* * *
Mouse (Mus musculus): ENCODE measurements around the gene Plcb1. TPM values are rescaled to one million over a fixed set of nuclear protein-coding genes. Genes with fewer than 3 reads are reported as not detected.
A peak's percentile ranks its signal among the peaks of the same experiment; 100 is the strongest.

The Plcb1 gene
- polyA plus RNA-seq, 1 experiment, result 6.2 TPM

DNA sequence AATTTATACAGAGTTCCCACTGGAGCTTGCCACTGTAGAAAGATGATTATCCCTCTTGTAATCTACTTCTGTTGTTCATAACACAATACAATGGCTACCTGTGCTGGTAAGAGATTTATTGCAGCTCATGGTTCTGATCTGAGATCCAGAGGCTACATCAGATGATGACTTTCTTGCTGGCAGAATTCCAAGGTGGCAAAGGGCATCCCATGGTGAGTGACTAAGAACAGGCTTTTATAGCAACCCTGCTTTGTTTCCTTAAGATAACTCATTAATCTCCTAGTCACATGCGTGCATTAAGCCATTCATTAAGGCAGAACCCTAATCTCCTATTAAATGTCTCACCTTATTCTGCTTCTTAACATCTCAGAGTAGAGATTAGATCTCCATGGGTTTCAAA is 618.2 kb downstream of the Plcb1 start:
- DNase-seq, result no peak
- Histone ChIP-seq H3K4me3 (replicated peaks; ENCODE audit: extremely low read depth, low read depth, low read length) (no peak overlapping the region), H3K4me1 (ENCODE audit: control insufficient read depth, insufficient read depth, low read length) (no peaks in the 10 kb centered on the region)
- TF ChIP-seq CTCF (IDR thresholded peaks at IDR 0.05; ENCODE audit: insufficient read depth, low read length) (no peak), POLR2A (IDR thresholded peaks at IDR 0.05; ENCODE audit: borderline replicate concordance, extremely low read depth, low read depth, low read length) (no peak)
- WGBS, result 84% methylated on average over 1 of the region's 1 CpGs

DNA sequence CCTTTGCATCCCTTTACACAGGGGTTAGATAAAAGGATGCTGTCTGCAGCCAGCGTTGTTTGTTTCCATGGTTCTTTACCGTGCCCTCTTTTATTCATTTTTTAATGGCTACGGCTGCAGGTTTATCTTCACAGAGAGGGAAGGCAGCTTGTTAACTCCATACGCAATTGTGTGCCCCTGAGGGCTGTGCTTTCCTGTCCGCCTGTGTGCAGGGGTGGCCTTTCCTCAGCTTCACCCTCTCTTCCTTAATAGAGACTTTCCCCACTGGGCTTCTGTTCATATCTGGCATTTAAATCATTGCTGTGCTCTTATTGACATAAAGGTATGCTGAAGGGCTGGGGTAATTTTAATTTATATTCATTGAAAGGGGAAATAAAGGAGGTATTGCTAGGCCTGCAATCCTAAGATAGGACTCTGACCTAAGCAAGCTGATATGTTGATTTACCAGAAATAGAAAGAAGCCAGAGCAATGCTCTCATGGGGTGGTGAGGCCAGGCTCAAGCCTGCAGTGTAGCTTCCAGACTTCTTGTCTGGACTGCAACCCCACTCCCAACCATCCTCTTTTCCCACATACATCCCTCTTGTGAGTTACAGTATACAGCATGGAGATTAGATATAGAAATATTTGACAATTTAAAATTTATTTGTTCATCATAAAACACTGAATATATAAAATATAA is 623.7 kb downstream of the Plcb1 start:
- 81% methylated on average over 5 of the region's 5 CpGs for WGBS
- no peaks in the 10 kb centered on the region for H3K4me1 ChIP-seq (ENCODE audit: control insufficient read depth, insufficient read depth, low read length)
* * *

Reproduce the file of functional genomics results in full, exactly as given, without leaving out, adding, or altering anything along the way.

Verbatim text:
Mouse (Mus musculus): ENCODE measurements around the gene Plcb1. TPM values are rescaled to one million over a fixed set of nuclear protein-coding genes. Genes with fewer than 3 reads are reported as not detected.
A peak's percentile ranks its signal among the peaks of the same experiment; 100 is the strongest.

The Plcb1 gene
- polyA plus RNA-seq, 1 experiment, result 6.2 TPM

DNA sequence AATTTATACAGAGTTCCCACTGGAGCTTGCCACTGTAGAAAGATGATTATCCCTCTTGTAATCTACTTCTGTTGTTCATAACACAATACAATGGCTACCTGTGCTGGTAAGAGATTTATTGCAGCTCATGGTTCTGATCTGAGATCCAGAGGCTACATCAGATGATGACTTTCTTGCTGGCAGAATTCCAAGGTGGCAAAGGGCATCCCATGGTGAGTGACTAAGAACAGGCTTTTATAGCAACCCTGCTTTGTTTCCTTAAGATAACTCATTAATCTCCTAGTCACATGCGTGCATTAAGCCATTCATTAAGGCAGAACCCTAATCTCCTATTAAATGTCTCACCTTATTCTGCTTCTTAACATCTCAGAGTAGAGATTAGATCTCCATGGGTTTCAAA is 618.2 kb downstream of the Plcb1 start:
- DNase-seq, result no peak
- Histone ChIP-seq H3K4me3 (replicated peaks; ENCODE audit: extremely low read depth, low read depth, low read length) (no peak overlapping the region), H3K4me1 (ENCODE audit: control insufficient read depth, insufficient read depth, low read length) (no peaks in the 10 kb centered on the region)
- TF ChIP-seq CTCF (IDR thresholded peaks at IDR 0.05; ENCODE audit: insufficient read depth, low read length) (no peak), POLR2A (IDR thresholded peaks at IDR 0.05; ENCODE audit: borderline replicate concordance, extremely low read depth, low read depth, low read length) (no peak)
- WGBS, result 84% methylated on average over 1 of the region's 1 CpGs

DNA sequence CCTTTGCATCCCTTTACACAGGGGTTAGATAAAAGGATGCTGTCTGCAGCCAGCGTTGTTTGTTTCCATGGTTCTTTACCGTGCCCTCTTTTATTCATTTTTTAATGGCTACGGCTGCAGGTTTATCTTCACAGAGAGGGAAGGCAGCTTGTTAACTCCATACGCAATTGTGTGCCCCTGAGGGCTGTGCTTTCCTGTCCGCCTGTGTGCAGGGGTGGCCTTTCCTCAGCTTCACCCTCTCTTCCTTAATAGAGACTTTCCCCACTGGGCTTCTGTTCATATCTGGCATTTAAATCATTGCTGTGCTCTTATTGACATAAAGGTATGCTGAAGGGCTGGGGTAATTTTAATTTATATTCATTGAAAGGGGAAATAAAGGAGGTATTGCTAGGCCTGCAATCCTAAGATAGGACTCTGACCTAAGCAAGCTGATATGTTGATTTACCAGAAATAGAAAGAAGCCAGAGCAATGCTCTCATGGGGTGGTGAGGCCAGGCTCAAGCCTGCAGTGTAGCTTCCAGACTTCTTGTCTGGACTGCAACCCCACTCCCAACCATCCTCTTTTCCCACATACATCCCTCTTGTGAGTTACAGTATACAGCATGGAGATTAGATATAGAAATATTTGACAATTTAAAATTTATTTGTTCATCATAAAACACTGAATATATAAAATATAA is 623.7 kb downstream of the Plcb1 start:
- 81% methylated on average over 5 of the region's 5 CpGs for WGBS
- no peaks in the 10 kb centered on the region for H3K4me1 ChIP-seq (ENCODE audit: control insufficient read depth, insufficient read depth, low read length)